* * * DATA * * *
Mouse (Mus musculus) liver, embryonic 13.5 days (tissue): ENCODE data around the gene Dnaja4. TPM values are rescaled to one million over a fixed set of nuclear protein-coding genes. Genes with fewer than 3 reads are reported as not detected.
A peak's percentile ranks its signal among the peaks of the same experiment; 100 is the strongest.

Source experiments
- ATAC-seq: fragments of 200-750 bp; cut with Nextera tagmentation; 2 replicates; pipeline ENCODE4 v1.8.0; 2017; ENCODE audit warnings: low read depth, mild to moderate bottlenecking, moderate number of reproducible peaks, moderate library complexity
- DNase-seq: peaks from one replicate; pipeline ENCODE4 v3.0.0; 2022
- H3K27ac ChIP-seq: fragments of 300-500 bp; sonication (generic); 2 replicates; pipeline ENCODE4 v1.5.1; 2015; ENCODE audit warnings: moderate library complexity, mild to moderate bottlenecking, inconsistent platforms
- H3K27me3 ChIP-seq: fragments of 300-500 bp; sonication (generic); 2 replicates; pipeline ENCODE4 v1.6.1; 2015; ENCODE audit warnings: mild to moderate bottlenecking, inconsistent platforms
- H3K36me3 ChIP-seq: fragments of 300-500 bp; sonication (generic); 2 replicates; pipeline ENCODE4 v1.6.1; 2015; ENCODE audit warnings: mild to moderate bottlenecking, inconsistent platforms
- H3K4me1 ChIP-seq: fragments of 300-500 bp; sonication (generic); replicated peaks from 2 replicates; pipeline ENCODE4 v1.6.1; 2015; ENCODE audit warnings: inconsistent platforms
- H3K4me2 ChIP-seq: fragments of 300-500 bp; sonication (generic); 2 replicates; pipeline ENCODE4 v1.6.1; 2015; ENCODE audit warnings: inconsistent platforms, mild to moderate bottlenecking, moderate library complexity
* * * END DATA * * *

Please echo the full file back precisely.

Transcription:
Mouse (Mus musculus) liver, embryonic 13.5 days (tissue): ENCODE data around the gene Dnaja4. TPM values are rescaled to one million over a fixed set of nuclear protein-coding genes. Genes with fewer than 3 reads are reported as not detected.
A peak's percentile ranks its signal among the peaks of the same experiment; 100 is the strongest.

Source experiments
- ATAC-seq: fragments of 200-750 bp; cut with Nextera tagmentation; 2 replicates; pipeline ENCODE4 v1.8.0; 2017; ENCODE audit warnings: low read depth, mild to moderate bottlenecking, moderate number of reproducible peaks, moderate library complexity
- DNase-seq: peaks from one replicate; pipeline ENCODE4 v3.0.0; 2022
- H3K27ac ChIP-seq: fragments of 300-500 bp; sonication (generic); 2 replicates; pipeline ENCODE4 v1.5.1; 2015; ENCODE audit warnings: moderate library complexity, mild to moderate bottlenecking, inconsistent platforms
- H3K27me3 ChIP-seq: fragments of 300-500 bp; sonication (generic); 2 replicates; pipeline ENCODE4 v1.6.1; 2015; ENCODE audit warnings: mild to moderate bottlenecking, inconsistent platforms
- H3K36me3 ChIP-seq: fragments of 300-500 bp; sonication (generic); 2 replicates; pipeline ENCODE4 v1.6.1; 2015; ENCODE audit warnings: mild to moderate bottlenecking, inconsistent platforms
- H3K4me1 ChIP-seq: fragments of 300-500 bp; sonication (generic); replicated peaks from 2 replicates; pipeline ENCODE4 v1.6.1; 2015; ENCODE audit warnings: inconsistent platforms
- H3K4me2 ChIP-seq: fragments of 300-500 bp; sonication (generic); 2 replicates; pipeline ENCODE4 v1.6.1; 2015; ENCODE audit warnings: inconsistent platforms, mild to moderate bottlenecking, moderate library complexity